A winning way to learn French is while sitting (or more likely, standing) on the Metro, in your lunch break or whenever you have a spare five minutes.
Yes, there are hundreds of apps out there, but we've rounded up some of the best (in honour of French language week).
Let us know if you have used them and if they helped you.
Perfect for tourists or beginners, this app teaches you 800 of the most common and useful words and phrases. A French-speaking parrot helps you improve your spelling and authentic pronunciation – you can record your voice to see if you're getting it right, and the words are sorted into topics so you can choose those most relevant to you.
User Janet Perez wrote: “Simple and helpful. It is easy to use it, it teaches you the basic greetings and words, the pronunciation and it doesn't have annoying commercials.”
As the name suggests, this app is a vocabulary builder, teaching you the 6,000 most common words in French, so it's suited to anyone aiming at comprehension (of menus and signs, for example) rather than conversation.
The words are organized in themes with illustrations, phonetic transcriptions and recordings of native pronunciation, and you can test your knowledge using one of the language games. Students can also set the difficulty of the the app according to their level: beginner, intermediate or advanced.
“Great vocabulary builder. Wide selection of vocabulary, also builds spelling skills. Graphics for words are helpful (and funny)” user Amanda McQ commented in the Google Play site.
If you're already familiar with the basic phrases but want to brush up on your grammar, this handy app is a must. You can look up 9,000 French verbs to find out how to conjugate them in any tense, helping you avoid errors even when you're dealing with the tricky irregulars or one of the less common tenses.
User Chris Isbister wrote: “Excellent. A solid app for reviewing verb conjugations and definitions, as well as conjugation rules, all without requiring an internet connection.”
One of the most comprehensive and best-rated language-learning apps out there, Duolingo's makers claim 34 hours on the app “are equivalent to a semester of university-level education”.
Grammar, vocab and phrases are organized into different topics which you work through in small, bite-sized lessons. It evolves as you go so that you'll be tested on the topics you struggle with most. The only downside is that you can't pick and choose specific topics to learn, but have to unlock them in the correct order.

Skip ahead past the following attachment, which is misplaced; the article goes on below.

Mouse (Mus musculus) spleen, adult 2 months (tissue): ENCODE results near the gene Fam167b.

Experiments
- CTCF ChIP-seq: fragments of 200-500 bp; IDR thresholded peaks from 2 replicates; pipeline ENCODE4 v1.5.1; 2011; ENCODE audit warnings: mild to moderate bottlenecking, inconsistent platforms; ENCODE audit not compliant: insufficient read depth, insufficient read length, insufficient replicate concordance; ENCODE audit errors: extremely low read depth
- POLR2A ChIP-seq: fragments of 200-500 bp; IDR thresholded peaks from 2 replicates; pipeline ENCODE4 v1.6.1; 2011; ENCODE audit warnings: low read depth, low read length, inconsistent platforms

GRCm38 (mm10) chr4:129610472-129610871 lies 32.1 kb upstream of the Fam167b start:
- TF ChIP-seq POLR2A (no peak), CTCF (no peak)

“Amazing! Duolingo is really easy and fun and really does a great job of teaching the language you have chosen!! Its cool that you get 'gems' when you finish a topic and can spend it in the store to get icons or clothes for the Duolingo bird!” writes user Hannah Bottomley.
And the ones that aren't free:
This one's a bit different (and only free for the first 15 days). It focuses on video-based learning, meaning that you get to check out real French clips from around the internet and get tested on them afterwards.
“I really really like the fact that the videos are real authentic videos. It makes it much more interesting. Learning… almost becomes an afterthought to the fact that you are watching cool videos,” one user called Niel said.
The app's creators promise that learning French is “easier than you think”, and its 50 million users worldwide seem to agree, judging by its positive reviews.
It's aimed at those who want to develop a comprehensive understanding of French, with vocabulary and grammar units, audio dialogues and language games – you can even send exercises to a native speaker for feedback.
“Awesome! I studied French as a subject but I found this app worth a dozen books,” user Waqar Rizvi said in a Play Store critique.
Only the first lesson is free, with subscriptions starting at around €12 for a month.
And lastly, this app, which costs around €10 a month, allows you to interact with real-life French people so you can learn French like real life.
Plenty of speaking practice on hand here, enough that the app promises you can “learn French in only ten minutes per day”.